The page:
• “It looks like your dog is quite uncomfortable playing with Rambo; perhaps you’d like to come take a walk with me and my dog and give her a break for a while?”
  • “Hey, your dog plays pretty rough – too bad there isn’t a larger dog with a similar play style here…maybe he could take a little break so that the other dogs aren’t feeling overwhelmed.”
  • Sharing a brief anecdote (about you or someone you know) can also help the person feel like you can truly relate and understand; it also makes you more credible.
  • Offering a few resources like “There’s a great book on canine body language by Brenda Aloff – have you read it?” or “Turid Rugaas‘ book on calming signals is quite fascinating and really changes the way we see our dogs.” or even “There’s a book you might be interested in, called “Play with your Dog” by Pat Miller – it outlines the different play styles and what types of dogs play with best with each other. You should check it out! It really helped me.”
 It’s best to avoid confrontation or accusations as this will only cause the person on the receiving end to become defensive and stop listening to anything you have to say. Sympathizing or empathizing is generally the quickest way to win a person over and keep the lines of communication open.

Recently, I was bullied by a client who had signed up for my classes. After our orientation and a few phone calls and emails, I recommended they see the vet because I was concerned about the puppy’s health and felt a checkup was necessary. After a day’s delay, they saw the vet and sadly, the puppy was feeling so unwell that he “tried to nip” the staff while being handled. This is very common not only for puppies but for anyone (animal or human) when one is not feeling well. The client was told that his dog was aggressive and that they needed to nip this behaviour in the bud as the vet had seen this type of aggression before and it turned ugly. He was then told that the dog would need “more than clicker training to get rid of the behaviour”.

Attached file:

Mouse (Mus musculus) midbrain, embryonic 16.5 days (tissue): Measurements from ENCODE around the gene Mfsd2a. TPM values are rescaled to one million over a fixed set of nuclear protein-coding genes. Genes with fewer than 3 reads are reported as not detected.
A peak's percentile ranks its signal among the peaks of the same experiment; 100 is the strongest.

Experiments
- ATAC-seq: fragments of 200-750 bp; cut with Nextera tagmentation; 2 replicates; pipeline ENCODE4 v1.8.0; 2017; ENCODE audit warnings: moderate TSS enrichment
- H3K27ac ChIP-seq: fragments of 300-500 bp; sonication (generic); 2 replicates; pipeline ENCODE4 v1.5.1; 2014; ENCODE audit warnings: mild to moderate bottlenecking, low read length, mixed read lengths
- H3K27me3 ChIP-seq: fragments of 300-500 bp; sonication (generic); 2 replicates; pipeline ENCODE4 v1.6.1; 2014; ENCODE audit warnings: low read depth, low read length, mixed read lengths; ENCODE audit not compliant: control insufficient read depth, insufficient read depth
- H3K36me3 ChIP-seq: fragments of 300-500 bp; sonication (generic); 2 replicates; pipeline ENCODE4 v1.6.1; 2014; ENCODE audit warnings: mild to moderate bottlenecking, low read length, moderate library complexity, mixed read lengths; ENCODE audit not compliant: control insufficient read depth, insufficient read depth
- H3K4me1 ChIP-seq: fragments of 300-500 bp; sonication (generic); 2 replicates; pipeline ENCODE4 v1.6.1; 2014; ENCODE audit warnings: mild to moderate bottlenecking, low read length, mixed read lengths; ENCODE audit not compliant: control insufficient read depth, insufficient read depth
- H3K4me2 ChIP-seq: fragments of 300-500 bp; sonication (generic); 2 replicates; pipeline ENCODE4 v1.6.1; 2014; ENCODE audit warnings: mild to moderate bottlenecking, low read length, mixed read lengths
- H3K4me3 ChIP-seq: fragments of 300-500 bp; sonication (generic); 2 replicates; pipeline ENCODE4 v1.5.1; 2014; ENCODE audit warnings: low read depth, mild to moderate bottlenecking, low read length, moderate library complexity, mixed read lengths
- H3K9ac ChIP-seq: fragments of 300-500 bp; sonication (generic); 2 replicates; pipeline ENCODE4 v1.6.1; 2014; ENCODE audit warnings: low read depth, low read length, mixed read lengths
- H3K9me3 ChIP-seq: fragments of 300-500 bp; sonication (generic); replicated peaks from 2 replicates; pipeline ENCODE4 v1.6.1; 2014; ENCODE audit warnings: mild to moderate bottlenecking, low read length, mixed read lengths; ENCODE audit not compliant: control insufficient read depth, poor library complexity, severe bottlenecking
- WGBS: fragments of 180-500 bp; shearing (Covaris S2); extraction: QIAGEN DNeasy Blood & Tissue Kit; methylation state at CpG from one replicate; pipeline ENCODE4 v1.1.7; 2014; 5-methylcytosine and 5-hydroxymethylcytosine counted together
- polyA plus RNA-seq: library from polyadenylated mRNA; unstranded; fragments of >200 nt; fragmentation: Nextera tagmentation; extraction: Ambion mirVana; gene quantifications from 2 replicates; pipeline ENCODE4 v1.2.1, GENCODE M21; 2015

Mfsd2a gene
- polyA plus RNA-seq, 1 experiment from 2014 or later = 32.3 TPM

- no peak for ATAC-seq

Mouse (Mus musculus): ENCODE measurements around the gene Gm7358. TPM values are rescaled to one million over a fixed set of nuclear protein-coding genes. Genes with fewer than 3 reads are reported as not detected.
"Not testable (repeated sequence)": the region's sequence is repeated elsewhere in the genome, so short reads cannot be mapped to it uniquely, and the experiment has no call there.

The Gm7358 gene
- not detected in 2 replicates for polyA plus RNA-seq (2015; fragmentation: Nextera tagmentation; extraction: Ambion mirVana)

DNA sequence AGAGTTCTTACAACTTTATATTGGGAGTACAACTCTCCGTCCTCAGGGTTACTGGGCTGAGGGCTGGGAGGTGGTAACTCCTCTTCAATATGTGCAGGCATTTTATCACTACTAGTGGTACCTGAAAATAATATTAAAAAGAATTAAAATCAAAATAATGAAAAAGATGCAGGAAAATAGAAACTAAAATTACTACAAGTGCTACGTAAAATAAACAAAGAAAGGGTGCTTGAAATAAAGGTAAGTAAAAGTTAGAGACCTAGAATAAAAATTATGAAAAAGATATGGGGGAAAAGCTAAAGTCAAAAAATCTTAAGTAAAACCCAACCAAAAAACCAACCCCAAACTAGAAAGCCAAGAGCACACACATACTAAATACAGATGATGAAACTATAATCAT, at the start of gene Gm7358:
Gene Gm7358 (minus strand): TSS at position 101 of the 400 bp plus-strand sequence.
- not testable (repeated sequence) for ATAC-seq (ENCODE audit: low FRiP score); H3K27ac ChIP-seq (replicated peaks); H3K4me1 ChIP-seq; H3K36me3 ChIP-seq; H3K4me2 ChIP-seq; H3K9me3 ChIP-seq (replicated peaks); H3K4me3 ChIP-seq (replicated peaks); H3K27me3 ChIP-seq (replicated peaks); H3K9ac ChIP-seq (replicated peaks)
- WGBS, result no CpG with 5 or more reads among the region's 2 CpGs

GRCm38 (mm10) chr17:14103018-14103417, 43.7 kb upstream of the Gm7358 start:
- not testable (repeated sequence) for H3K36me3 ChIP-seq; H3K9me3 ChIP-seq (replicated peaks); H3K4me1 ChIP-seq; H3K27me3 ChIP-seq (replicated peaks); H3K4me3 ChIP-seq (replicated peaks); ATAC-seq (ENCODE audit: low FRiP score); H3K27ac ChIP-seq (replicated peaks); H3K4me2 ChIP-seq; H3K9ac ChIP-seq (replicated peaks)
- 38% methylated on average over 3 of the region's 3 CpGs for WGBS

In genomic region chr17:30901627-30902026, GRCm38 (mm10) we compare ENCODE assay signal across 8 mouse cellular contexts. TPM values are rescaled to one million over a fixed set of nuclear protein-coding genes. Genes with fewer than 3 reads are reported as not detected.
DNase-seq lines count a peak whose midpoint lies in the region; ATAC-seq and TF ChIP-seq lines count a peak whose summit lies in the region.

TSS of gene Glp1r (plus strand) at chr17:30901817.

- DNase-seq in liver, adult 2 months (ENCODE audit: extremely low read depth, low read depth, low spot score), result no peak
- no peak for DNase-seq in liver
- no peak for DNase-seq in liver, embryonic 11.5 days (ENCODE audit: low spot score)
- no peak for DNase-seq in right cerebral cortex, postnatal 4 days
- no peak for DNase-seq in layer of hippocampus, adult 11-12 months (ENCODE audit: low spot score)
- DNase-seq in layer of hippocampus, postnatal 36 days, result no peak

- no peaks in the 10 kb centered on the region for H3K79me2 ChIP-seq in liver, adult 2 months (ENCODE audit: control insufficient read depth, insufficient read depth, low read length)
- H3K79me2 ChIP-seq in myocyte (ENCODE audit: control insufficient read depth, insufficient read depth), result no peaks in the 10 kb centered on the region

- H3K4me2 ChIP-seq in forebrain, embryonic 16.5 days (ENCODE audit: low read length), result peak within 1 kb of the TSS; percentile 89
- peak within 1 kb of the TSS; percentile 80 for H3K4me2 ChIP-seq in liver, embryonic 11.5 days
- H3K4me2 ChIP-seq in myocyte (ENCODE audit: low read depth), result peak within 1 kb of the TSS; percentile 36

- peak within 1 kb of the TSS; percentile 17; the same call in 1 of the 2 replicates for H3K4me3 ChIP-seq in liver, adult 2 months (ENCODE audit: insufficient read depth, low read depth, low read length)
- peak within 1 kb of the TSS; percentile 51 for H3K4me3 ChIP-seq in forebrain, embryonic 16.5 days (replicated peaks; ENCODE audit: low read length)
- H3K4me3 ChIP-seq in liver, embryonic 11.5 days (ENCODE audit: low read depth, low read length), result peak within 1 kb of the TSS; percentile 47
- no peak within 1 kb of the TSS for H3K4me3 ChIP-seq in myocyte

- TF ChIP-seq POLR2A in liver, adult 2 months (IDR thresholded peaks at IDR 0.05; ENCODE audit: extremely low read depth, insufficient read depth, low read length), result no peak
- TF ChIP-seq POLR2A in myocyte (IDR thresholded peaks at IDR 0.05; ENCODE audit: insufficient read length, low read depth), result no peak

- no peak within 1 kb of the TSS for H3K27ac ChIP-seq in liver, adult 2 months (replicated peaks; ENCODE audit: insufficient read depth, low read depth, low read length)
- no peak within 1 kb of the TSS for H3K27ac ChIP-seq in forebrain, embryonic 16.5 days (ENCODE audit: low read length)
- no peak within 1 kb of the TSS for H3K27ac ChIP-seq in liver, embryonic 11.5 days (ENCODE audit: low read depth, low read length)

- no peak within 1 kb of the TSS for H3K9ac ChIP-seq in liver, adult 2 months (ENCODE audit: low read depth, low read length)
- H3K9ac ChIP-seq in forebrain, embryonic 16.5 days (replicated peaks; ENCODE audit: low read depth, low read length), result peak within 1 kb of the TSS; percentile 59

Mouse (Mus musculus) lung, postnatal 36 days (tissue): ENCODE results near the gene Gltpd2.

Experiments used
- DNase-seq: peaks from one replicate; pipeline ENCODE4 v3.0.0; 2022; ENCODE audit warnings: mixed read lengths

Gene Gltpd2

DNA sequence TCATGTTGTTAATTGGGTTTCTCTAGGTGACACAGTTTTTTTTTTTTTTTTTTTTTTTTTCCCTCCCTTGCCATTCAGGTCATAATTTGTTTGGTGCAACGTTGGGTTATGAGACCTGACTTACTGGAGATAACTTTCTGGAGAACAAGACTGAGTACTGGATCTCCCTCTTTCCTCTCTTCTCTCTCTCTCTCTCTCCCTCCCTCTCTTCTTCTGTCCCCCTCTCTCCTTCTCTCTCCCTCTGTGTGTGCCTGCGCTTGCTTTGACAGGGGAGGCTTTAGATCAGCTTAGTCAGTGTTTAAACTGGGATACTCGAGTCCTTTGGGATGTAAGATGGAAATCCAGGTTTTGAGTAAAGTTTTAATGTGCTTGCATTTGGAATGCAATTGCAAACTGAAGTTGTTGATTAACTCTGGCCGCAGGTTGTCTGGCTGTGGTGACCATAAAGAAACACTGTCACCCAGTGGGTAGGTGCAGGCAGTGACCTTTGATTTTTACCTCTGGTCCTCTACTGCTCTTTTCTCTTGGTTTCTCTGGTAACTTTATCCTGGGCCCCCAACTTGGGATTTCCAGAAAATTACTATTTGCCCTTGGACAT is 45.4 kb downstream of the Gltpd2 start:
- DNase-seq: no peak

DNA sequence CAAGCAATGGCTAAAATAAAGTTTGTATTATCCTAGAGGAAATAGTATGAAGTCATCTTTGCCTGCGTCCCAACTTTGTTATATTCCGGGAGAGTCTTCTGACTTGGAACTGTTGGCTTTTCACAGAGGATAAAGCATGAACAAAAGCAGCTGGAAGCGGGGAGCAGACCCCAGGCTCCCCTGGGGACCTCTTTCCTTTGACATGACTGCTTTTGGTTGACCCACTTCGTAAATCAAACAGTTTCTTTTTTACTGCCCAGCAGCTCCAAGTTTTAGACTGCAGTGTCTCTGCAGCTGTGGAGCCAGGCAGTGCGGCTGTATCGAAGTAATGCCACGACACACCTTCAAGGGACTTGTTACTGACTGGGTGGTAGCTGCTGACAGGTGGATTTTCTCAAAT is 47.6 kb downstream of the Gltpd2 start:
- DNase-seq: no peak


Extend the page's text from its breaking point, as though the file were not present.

Needless to say, I was floored. I sent this vet business and in turn he took mine away. I suppose this vet or his staff have not actually studied psychology, nor do they understand what ‘operant conditioning’ means. Either that or he gets a large cut from a training franchise for referrals. One can only speculate.

The client demanded a full refund from me and I declined as the process had already begun and I would be happy to transfer his credit to behaviour modification if he was truly concerned about the behaviour. I spent over an hour working on an email with a list of resources and helpful advice only to be slapped in the face with a list of threats to report me to the Better Business Bureau and have his lawyer contact me and then finally a threat about my reputation in the area.